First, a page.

Yesterday, we covered the cash flow statement. Today, you’ll learn what depreciation is.
Imagine a car was purchased in 2009 for $20,000, driven for eight years, and then sold in 2017. It was sold for only $8,000—considerably less than the original purchase price. The reason it sold for much less is that it is simply worth less than it was before. This is because the use of the car consumed $12,000 worth of value. This is called depreciation, which is a type of expense. We need to recognize this expense over the eight years that the car has been in use. There are two common ways of doing this.
Straight Line Depreciation
The first and most common way of accounting for depreciation is called “straight line depreciation.” As the name suggests, it deals with depreciation in a linear fashion by spreading the cost equally over the relevant period of time. The calculation is:
(Historical cost of the asset – Salvage value) / Expected lifetime of the asset
Historical cost is the price that was paid for the asset. The salvage value is what is expected to be recovered when the asset is sold at the end of its useful life. This is often zero. The expected lifetime of the asset is how long the asset is expected to be used before it is disposed of.
In the car example, the depreciation calculation is ($20,000 – $8,000) / 8 = $1,500 depreciation per year.
Diminishing Value Depreciation
The other common method of depreciation is diminishing value. This method recognizes that assets often lose the majority of their value in the early stage of their ownership, especially items like mobile phones, laptops, and tablets.
It is calculated as a percentage of the asset’s current book value. Book value is the historical cost less any depreciation that has already been attributed to the asset. For example, book value at the end of year two is historical cost, less depreciation in years one and two. Book value will reduce every year that depreciation is applied.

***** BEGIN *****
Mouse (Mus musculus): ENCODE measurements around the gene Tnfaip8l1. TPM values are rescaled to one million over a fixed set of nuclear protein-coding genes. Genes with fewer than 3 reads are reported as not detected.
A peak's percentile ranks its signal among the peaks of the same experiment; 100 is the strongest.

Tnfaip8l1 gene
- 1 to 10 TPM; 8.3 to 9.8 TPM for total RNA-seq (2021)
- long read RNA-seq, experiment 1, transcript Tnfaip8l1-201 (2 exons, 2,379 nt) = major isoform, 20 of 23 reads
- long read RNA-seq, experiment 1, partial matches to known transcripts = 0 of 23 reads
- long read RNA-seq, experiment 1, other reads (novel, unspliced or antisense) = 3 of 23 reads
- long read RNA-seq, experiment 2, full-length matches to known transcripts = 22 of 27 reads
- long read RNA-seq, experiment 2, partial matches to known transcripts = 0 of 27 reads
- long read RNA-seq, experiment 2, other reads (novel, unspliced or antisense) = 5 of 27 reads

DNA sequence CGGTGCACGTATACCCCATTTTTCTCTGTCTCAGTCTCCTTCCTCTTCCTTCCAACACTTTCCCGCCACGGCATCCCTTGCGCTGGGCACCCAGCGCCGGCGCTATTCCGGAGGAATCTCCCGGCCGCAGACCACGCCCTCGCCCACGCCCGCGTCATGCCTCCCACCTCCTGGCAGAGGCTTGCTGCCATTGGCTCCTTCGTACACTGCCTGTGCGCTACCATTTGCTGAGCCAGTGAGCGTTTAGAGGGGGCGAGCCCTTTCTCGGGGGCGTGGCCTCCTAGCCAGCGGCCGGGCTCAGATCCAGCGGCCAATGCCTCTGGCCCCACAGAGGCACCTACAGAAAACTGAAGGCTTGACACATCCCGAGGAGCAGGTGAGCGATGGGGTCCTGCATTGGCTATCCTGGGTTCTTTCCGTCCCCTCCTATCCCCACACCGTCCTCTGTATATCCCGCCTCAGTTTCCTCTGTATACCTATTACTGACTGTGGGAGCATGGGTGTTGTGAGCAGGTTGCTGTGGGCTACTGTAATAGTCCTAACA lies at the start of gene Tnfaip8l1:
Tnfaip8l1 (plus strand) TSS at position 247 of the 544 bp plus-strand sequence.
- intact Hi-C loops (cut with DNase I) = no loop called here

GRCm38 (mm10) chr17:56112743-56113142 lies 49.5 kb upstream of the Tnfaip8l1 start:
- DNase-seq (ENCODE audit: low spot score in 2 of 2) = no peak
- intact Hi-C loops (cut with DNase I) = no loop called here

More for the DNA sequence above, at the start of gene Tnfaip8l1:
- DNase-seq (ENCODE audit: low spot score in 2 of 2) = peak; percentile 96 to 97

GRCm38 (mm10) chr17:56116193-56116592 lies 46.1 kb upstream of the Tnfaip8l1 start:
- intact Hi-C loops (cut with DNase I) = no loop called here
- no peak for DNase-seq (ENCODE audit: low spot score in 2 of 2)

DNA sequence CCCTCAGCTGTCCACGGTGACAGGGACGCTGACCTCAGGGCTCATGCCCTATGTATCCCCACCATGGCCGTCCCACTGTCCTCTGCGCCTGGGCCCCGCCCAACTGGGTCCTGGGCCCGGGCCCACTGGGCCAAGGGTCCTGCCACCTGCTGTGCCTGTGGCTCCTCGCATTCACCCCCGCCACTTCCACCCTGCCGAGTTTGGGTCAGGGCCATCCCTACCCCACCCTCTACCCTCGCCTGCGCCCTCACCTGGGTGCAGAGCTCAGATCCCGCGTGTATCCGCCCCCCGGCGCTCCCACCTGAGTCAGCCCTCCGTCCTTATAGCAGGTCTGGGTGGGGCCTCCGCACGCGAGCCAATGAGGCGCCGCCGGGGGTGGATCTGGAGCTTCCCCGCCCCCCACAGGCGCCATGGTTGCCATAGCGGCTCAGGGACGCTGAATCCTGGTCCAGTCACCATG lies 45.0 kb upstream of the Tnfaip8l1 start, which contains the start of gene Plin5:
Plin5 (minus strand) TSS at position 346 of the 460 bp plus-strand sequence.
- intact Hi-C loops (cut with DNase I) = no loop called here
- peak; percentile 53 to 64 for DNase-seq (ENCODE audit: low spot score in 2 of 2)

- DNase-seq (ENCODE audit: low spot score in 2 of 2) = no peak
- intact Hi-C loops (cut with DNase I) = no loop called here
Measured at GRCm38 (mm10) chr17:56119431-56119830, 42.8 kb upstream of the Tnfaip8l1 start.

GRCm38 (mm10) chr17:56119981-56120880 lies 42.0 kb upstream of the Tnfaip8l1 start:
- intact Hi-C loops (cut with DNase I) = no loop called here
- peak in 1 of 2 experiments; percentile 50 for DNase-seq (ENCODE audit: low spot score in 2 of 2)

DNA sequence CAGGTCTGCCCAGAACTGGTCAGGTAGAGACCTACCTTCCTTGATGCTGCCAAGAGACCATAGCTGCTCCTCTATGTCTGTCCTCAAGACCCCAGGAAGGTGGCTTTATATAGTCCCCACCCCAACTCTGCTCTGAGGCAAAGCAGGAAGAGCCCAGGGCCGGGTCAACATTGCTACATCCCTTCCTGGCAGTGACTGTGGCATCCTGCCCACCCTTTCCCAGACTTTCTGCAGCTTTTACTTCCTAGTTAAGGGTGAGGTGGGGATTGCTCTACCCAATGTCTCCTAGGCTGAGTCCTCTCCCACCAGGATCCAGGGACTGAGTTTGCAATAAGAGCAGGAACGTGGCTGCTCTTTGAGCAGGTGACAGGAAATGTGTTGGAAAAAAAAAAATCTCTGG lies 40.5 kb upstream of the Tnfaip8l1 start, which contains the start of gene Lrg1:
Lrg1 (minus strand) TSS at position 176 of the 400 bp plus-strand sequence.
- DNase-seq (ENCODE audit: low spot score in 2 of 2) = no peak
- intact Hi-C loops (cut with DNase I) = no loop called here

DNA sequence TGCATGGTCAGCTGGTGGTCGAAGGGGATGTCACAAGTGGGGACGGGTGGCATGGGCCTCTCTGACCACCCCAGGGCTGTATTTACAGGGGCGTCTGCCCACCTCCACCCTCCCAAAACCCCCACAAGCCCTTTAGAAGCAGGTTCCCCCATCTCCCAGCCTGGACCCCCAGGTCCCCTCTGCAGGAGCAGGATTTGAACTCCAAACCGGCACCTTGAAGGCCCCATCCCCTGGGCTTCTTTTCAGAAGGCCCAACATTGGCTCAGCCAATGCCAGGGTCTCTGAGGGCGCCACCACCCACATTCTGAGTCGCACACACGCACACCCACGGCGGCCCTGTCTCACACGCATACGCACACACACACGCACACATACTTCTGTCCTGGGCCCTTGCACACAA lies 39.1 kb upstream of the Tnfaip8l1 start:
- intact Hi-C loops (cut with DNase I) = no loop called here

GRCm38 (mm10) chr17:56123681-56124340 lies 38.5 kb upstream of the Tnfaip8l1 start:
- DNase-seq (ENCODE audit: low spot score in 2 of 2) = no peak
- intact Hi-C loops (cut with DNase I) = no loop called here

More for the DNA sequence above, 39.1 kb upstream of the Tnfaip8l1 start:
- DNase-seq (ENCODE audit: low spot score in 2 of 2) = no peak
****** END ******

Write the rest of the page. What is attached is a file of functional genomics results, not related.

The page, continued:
If the previously mentioned car was depreciated using the diminishing value method at 12.25% p.a., the depreciation table would look like this:
Note that when using diminishing value, there is quite a big difference between the depreciation cost in the first year ($2,450) and the last year ($982). Over the course of the eight years, the two different methods arrive at a similar book value; however, the depreciation cost for each year differs.
The whole point of depreciation is to spread the cost of an asset over its time with the business, rather than as one big expense when it is bought.
To get a little more technical, the reason for spreading the cost is something called the “Matching Principle.” This principle says that revenue should be matched—i.e., recorded at the same time—with the costs incurred in generating that revenue.
The asset value changed over each of the eight years because it was generating revenue for the company, and so that cost should be matched with that revenue and recorded in the same period.
The depreciation method chosen can also depend on what depreciation is primarily viewed as. If it is seen as a way to spread the cost of the asset, then the straight-line method is more appropriate and is in accordance with the matching principle. If it is viewed more as an indication of the value of an asset, then diminishing value may be more appropriate.
Since depreciation is not a cash expense, it does not appear in the cash flow statement. Because it is still an expense, it does appear on the profit and loss statement.
Tomorrow, we’ll look at three ways that a business can be structured.
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